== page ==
Bajaj Healthcare Ltd was a chemical manufacturing company based in India. It brought legal proceedings in Britain against Fine Organics Ltd for unpaid invoices totalling $513,946.23 plus interest. So far, straightforward.
Fine Organics Ltd, the defendant in the main proceedings, refused to pay the invoices and issued a counterclaim for damages, on the basis that a chemical supplied to it in 2014 by the plaintiff was contaminated by an unidentified substance and caused a financial loss.
This is where the case gets interesting from a forensic accountant’s perspective. All the elements seem to be present: outstanding invoices, counterclaim for losses, and quantification of those losses.
Issues to be considered
Michael Green QC, sitting as deputy judge of the Chancery Division, identified three issues for determination in this case, namely:
- The terms of the contract between the parties,
- Whether there was a breach of that contract by the plaintiff supplying a chemical with an unknown substance in it, and
- If there was a breach of contract, what loss, if any, was caused by that breach?
Ultimately, Green found that there had been a breach of contract through the supply of a chemical with an unknown substance in it.
The focal point of the case, from a forensic accountant’s perspective, was how to calculate the loss and the judge’s determination of that loss?
Heads of loss
This case is very interesting in terms of how the claim for losses was calculated, and the expert evidence accepted by the trial judge.
Firstly, it is important to note that the defendant did not make a claim for loss of profits, which would typically be the starting point of any case involving a claim for breach of contract relating to the supply of goods or defective products.
Therefore, there was no claim in relation to lost sales or evidence required in support of any contracts that were unable to be fulfilled.
Instead, the defendant made its claim on the basis of additional costs that it incurred as a result of the contaminant in its manufacturing process.
The heads of loss, totalling Stg £671,283 were:
- Loss of yield,
- Increased production costs,
- Extra technical support,
- Extra disposal costs, and
- Additional analyst costs.
Loss of yield: this head of claim was calculated by reference to the average yield of finished goods in the two years prior to the breach, and a cost per kilogram of the reduced yield was applied to the yield in the year following the breach.
The loss was calculated on the basis that the defective material led to 72kg less finished goods per batch – 63 batches were made. The evidence was not challenged and was accepted by the trial judge as an appropriate measure of the loss suffered under this head of claim.
Increased production costs: the increased production costs were calculated in this case, based on the total fixed costs and depreciation, which was calculated on a ‘vessel’ rate-per-hour basis. The trial judge accepted that the breach of contract meant that the vessels used in the conversion process were used for longer in 2014, compared with 2012 and 2013.
The methodology for calculating the loss was to evaluate the actual hourly ‘vessel’ rate, and apply that to the additional hours incurred due to the breach that should not have been incurred.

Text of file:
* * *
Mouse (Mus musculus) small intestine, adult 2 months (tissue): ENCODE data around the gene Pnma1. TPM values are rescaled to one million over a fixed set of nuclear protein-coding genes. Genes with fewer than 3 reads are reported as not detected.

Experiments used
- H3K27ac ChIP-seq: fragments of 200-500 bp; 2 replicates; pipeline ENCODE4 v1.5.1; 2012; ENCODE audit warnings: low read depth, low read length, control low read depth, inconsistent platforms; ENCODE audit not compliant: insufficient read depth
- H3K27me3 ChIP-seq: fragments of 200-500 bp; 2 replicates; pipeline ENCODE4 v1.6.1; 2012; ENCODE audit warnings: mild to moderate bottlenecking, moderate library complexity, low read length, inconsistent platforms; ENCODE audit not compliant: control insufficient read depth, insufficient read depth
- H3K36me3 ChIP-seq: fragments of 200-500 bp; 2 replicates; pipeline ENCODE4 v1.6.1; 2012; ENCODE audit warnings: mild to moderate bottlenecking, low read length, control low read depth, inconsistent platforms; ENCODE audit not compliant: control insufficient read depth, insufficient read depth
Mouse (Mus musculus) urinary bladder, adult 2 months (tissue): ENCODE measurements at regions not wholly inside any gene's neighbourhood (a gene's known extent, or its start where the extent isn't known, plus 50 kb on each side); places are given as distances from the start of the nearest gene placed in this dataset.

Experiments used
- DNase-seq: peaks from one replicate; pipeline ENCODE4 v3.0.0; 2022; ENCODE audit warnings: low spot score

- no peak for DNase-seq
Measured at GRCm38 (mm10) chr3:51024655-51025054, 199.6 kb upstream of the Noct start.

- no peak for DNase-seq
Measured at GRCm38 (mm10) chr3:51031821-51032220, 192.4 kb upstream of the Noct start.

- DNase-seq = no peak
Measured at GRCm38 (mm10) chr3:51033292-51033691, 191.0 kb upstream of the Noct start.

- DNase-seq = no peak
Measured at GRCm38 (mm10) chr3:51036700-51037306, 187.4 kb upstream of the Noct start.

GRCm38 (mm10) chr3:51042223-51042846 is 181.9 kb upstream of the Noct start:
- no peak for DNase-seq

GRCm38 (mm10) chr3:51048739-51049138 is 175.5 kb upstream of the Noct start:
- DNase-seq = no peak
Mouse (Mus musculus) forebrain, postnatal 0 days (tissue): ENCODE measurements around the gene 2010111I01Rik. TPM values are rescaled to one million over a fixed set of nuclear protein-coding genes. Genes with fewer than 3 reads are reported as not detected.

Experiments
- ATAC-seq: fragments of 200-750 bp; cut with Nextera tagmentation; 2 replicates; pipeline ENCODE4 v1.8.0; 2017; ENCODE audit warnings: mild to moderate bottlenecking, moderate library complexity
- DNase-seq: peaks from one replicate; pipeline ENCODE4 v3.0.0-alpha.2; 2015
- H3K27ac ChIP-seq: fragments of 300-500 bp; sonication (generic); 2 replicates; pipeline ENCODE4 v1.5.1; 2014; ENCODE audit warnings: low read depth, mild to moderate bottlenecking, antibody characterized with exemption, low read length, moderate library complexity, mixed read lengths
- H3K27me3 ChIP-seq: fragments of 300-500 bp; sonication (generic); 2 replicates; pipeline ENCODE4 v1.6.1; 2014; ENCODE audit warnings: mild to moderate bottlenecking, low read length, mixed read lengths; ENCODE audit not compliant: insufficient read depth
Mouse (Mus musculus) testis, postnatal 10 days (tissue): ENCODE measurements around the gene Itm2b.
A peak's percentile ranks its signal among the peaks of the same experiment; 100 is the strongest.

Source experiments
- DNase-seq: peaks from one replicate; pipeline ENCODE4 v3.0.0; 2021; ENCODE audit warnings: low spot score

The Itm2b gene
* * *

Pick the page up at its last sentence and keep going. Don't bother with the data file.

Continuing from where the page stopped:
The trial judge found this to be a “a reasonable and fair way” to calculate the wasted expenditure as a result of the breach.
Given that there was no claim for loss of profits, the trial judge rejected a counter-argument that the claimant was unable to point to a loss of contracts as a basis as to why they had not suffered a loss.
Breach of contract
Other additional costs: the trial judge accepted the other heads of claim for extra technical support, extra disposal costs, and additional analyst costs, and noted that there had been no challenge to the amounts claimed, or to the basis on which they were claimed.
The total award for damages as a result of the breach of contract was Stg£646,883.39, and the trial judge stated that this could be off-set in part against the outstanding invoices owed, which totalled $513,946. The judge awarded interest on the damages.
This case, albeit a British case, reinforces a number of important accounting principles in the calculation of damages arising from a breach of contract, in circumstances where a claim for loss of profits is not evident, and indeed is not pleaded.
The use of fixed costs, including depreciation, converted to an hourly-rate basis, was accepted as a reasonable and fair way to measure the claimant’s losses. This judgment also reinforces the principle of being able to offset a claim for damages against outstanding invoices.
In Ireland, under High Court rules, it is necessary for an expert witness to act in an independent and unbiased manner, and to assist the court in their particular area of expertise.
Typically, this involves looking objectively at all the evidence to arrive at an independent assessment of the loss, which will then be submitted to court in the form of an expert report.
Of note, there was no expert evidence provided, and the trial judge commented that, given that there were no submissions, these heads of loss were not claimable as a matter of principle.
This judgment is a useful guide as to how the judiciary in Ireland may decide on the calculation of damages in similar circumstances.
While this was not a conventional loss-of-profits case, it is nonetheless worth noting the approach taken, and the lack of submissions to counter the claim for damages.